That doesn't really bother me, the four-star offensive line prospect from Pittsburgh Central Catholic said. Pressure is going to come from within; trying to be the best I can be. It's not that it comes from my dad or my uncle on anything else.
The younger Wisniewski committed to Penn State Saturday night, picking the Nittany Lions over Boston College. He called assistant coach Tom Bradley to tell him the news and quickly received a call back from head coach Joe Paterno.
Wisniewski is the 14th player to pledge for PSU and the first to do so since tight end Andrew Szczerba (Aug. 13).
Wisniewski called the decision a huge relief, and said it came down to simply having a better feel for things at Penn State.
The more I thought about it, the more I thought Penn State was the place, he said. They are two very different schools. B.C. is a small, private school. Penn State is a big state school. I liked a lot of things from both places. It just ended up Penn State was the place.
Stefen's father, Leo, lettered at Penn State from 1979-81. His uncle, Steve, lettered from 1985-88. How much of a factor were the family ties in the decision?
That played a part in it, Stefen said. I don't know how big of a part, but it definitely played a part.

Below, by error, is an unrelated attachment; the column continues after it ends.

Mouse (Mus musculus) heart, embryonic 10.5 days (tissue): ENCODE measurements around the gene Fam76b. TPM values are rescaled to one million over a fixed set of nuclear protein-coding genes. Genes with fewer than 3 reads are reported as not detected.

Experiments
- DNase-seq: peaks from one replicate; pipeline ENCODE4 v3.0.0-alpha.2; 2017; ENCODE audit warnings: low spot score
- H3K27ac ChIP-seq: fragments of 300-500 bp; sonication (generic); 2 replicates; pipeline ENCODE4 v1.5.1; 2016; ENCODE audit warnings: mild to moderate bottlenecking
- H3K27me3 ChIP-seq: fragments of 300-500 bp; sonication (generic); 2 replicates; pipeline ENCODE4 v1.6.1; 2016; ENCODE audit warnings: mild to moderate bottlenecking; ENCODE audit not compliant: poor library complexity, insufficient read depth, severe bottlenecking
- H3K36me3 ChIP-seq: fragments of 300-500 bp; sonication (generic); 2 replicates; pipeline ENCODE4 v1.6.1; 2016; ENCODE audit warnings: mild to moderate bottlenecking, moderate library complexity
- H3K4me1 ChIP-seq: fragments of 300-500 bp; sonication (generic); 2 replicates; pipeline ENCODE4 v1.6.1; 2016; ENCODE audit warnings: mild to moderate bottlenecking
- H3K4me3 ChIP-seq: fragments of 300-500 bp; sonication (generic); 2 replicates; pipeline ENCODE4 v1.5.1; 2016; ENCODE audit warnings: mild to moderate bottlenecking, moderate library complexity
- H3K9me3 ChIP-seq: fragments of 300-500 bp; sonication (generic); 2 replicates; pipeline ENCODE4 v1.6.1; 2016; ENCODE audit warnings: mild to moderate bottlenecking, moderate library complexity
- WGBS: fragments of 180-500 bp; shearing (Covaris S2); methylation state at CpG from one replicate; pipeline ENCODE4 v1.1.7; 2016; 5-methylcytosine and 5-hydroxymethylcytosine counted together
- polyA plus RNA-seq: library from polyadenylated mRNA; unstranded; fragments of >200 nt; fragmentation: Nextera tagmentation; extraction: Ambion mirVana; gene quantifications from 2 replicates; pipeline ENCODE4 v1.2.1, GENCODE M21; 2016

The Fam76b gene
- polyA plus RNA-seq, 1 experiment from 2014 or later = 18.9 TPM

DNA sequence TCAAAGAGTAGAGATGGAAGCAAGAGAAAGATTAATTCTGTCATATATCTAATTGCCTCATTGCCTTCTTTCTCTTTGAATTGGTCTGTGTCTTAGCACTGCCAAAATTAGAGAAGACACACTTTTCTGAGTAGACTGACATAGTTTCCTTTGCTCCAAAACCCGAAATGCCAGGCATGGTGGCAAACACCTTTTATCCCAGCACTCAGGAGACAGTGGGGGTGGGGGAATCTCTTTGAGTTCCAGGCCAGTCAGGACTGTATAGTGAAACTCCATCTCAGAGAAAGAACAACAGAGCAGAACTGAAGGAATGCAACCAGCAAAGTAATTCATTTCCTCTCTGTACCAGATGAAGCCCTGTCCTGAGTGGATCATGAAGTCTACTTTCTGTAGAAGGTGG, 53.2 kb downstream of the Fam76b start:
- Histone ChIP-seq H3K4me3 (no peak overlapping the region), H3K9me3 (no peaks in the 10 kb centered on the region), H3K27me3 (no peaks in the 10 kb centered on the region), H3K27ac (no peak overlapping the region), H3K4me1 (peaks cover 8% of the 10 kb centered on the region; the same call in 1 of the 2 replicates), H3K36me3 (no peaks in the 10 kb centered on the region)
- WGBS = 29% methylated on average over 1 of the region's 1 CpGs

Leo said he and his wife Cindy, who are both PSU grads, did not attempt to influence Stefen's decision. But now that he's made it, they can go back to being Penn State homers.
We're thrilled to death, he said. We couldn't help but be a little biased.
As for Stefen, he is still only 17 years old and won't turn 18 until March. He will play in the U.S. Army All-American Bowl in early January then turn his attention to adding bulk to his 6-foot-3, 270-pound frame. He will enroll at Penn State in June.
I'd definitely like to put on some good weight, more muscle, he said. I'm a little light for Division I college football right now. I'd like to do that and still stay athletic, still stay mobile.
After playing tackle in high school, Wisniewski said the Penn State coaches project him as a guard.
Tackles, they want them to be 6-5 and up with long arms, he explained.
Speaking of which, the Nittany Lion offensive line has had its share of struggles in 2006. Asked if he had any concerns about the performance of the line this season or the coaching situation there, he said he did not.
I'm comfortable with it, Wisniewski said. I think they just had a bad year.